A new study may help older people and their doctors decide how to treat a very common and dangerous problem — a bulging abdominal artery threatening to burst.
Fixing these weak spots by inserting a fabric sleeve into the artery, like a new tube in a bicycle tire, led to fewer deaths and complications than traditional surgery to implant this patch, the study found.
The study involved more than 45,000 Medicare patients, average age 76, with "AAAs," or abdominal aortic aneurysms. More than 200,000 of these are diagnosed in the United States each year. The number is growing since the government recently recommended screening male smokers over 55 for the problem, which is often fatal if the vessel bursts. (Women, younger men and non-smokers are less at risk.)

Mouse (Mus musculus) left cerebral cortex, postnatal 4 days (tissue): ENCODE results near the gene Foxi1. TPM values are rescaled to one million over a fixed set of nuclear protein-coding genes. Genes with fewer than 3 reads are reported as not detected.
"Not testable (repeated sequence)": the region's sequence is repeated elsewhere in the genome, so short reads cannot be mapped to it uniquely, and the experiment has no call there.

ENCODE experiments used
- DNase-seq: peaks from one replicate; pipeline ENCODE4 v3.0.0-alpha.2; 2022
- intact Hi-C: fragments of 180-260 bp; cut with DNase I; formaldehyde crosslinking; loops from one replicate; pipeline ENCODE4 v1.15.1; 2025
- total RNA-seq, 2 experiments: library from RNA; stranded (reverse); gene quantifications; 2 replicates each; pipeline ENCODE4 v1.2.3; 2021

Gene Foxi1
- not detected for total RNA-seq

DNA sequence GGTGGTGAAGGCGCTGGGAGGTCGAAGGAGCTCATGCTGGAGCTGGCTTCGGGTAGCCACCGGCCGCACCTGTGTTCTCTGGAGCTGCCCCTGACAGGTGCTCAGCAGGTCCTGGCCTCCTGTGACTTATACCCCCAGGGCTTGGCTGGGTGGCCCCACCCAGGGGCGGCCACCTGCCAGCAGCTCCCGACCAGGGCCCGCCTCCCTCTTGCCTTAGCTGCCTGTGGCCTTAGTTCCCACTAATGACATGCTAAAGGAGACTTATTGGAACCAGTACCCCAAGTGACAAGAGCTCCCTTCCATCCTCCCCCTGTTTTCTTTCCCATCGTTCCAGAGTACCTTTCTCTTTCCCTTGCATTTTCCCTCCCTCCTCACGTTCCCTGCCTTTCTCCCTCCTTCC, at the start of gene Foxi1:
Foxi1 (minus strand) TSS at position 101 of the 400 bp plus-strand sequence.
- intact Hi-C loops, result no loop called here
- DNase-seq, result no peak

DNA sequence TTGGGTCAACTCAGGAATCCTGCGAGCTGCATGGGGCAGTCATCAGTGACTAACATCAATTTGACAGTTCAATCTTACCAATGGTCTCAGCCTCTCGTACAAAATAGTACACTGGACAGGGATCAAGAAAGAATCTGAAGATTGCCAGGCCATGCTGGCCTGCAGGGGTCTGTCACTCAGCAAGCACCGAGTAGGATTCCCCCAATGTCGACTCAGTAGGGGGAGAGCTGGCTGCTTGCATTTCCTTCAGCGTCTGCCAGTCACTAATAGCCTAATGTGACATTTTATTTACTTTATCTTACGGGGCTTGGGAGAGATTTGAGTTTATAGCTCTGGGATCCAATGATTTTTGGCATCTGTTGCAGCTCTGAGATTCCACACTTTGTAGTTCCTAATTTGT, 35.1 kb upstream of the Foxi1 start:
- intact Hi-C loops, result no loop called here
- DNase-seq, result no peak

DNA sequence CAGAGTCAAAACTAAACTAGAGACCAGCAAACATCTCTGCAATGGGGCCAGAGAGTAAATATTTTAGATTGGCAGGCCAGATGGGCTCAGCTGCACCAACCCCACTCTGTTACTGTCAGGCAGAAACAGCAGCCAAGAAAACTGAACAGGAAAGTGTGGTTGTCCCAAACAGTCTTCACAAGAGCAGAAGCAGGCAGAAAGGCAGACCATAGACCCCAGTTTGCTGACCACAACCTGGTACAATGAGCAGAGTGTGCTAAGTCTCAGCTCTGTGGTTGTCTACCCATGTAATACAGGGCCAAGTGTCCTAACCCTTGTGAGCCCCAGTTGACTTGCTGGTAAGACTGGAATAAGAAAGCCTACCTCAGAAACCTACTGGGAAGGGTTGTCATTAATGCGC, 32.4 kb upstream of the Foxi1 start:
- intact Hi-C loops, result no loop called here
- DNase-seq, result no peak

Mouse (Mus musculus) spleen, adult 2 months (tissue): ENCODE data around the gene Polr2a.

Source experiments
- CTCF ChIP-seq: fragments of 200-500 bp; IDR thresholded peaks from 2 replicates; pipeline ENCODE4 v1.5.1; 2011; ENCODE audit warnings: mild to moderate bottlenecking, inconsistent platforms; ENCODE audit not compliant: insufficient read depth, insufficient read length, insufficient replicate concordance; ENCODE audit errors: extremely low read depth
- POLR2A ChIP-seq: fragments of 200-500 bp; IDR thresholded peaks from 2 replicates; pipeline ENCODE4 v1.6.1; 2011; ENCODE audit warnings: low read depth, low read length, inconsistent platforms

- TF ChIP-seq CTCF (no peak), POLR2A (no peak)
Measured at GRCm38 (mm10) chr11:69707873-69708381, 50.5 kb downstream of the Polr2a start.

In the study, nearly 5 percent of patients died after surgery, versus about 1 percent of those treated the less invasive way. After four years, the non-surgery group was three times more likely to suffer a rupture, but this risk was small and offset by other complications in the surgery group.
The study was led by doctors at Harvard University and Beth Israel Deaconess Medical Center in Boston, with Medicare researchers. Results were published in Thursday's New England Journal of Medicine.
"This represents a real-world look" at results in ordinary hospitals, not just in big research centers, said Dr. Barry Katzen, medical director of Baptist Cardiac and Vascular Institute in Miami. He has been involved in key studies on the less invasive procedure and has consulted for at least one device maker.
Four brands of these artery patches are sold in the United States and cost $10,000 to $15,000. Including this expense, surgery costs $35,000 to $40,000 — about $5,000 more than the less invasive approach, Katzen said.
"Aneurysms do run in families," so anyone with that history should be checked, which is done with a painless ultrasound exam or CT scan, he said.